Absolute Monarchs

Absolute Monarchs

A History of the Papacy

eBook - 2011
Average Rating:
7
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A comprehensive, rollicking, and timely history of the papacy.
Publisher: New York : Random House, [2011]
Edition: First U.S. edition.
Copyright Date: ©2011
ISBN: 9780679604990
0679604995
Branch Call Number: ONLINE
Characteristics: 1 online resource (xiii, 512 pages, 16 unnumbered pages of plates) : illustrations (chiefly color), maps
Alternative Title: History of the papacy

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l
lnarizny
Mar 23, 2013

Norwich gets bogged down in the political context of Europe at times, clearly displays his liberal bias in regards to what actions some popes should have taken, and doesn't define words that a general audience wouldn't know (such as "nuncio"), but this is nevertheless a good, solid history of the papacy. It reveals the popes as human figures working to gain or keep power in a perpetually shifting political landscape, struggling with spiritual, personal, and health-related difficulties.

ser_library Sep 24, 2012

a galloping read
i particularly enjoyed the references to historical figures that i had read about in other books... ie The Lady Queen, The Swerve

4
4ntrvlr
Aug 18, 2012

An exhaustive and exhausting study of the entire history of the popes. Be warned that it is primarily a political rather than doctrinal history. You will learn about the competing secular dynasties as well and the muddled history of the Italian peninsula. He is circumspe on the most recent popes. It was a tough slog through the middle ages but hang in.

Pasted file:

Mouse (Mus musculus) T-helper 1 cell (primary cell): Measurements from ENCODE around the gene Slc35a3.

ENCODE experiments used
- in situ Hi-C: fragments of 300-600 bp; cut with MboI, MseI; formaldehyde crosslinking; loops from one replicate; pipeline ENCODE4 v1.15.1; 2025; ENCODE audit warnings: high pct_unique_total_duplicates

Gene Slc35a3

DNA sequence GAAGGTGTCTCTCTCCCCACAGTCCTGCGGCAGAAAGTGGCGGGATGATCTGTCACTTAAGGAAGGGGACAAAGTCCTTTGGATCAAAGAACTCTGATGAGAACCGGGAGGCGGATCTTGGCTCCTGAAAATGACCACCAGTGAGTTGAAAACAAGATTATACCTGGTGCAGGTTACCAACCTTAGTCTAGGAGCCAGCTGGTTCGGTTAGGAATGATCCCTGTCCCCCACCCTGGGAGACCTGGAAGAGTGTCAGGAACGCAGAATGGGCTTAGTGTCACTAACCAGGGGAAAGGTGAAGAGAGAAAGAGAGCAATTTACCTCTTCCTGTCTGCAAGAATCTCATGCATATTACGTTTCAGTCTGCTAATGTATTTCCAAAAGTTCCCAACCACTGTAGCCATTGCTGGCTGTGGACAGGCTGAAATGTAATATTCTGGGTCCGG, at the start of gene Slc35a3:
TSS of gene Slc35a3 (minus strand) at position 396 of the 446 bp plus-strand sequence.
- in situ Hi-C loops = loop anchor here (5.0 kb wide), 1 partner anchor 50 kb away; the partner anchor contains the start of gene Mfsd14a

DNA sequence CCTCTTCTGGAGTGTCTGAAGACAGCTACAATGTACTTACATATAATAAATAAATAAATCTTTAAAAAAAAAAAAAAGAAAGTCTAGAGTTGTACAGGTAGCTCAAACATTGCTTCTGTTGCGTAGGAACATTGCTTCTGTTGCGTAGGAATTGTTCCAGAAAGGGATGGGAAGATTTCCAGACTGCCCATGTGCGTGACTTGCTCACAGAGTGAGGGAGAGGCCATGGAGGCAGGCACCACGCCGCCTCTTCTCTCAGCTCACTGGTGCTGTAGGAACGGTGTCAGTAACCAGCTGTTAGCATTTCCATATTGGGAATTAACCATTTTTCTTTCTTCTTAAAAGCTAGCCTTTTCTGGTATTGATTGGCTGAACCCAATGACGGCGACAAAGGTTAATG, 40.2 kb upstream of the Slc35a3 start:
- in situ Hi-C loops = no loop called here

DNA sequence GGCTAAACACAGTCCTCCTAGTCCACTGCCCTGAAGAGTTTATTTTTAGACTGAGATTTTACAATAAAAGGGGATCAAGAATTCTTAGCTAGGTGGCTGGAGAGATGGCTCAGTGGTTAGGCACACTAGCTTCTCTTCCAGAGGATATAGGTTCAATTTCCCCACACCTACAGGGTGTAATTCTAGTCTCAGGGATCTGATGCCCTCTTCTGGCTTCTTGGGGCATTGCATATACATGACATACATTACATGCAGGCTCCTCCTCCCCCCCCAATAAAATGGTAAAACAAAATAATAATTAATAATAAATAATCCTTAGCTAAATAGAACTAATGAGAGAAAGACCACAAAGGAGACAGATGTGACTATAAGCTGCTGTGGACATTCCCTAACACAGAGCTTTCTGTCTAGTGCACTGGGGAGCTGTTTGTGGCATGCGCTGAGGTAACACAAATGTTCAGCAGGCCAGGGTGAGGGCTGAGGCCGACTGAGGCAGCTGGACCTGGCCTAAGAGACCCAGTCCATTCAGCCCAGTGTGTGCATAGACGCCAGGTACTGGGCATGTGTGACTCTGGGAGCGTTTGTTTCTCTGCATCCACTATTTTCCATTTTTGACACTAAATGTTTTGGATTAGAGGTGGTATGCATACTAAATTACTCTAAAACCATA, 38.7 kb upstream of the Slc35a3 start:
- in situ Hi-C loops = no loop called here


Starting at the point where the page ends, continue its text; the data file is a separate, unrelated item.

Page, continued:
c
ClaireM_W
Jun 20, 2012

Oh, what a depressing lineage. Well written, scholarly with an occasional wry comment to make you smile. Thank goodness for separation of church and state!

StephanieLYuen Jun 07, 2012

Very helpful! I was doing a project on the Investiture Contest between Pope Gregory and the Holy Roman Emperor Henry and I definetely found this book helpful when writing my paper! :)

ColinSick Apr 22, 2012

I agree, this book can only skim the surface when tracing the linneage of St. Peter's throne. In any event it is a good introduction to what proves to be a thoroughly engrossing parcel of rogues and the ever evolving role of the papacy on the world stage. Norwich concludes this book with the words if St. Peter were alive today he would be proud of what he sees. I'm not so sure of that.

b
Basileus
Oct 17, 2011

Norwich is one of my favourite historical authors. Whether it is a history of the Byzantine Emprire, or Venice in the age of the Doges, Norwich creates a accesible narrative full of colourful personages. This time he tackles the long and complex history of the Papacy, and indeed the Catholic Church as well. Not a bad overview or introduction for the casual reader. The actual history is far too complex to be thoroughly covered in 500 pages, but it is a good start.

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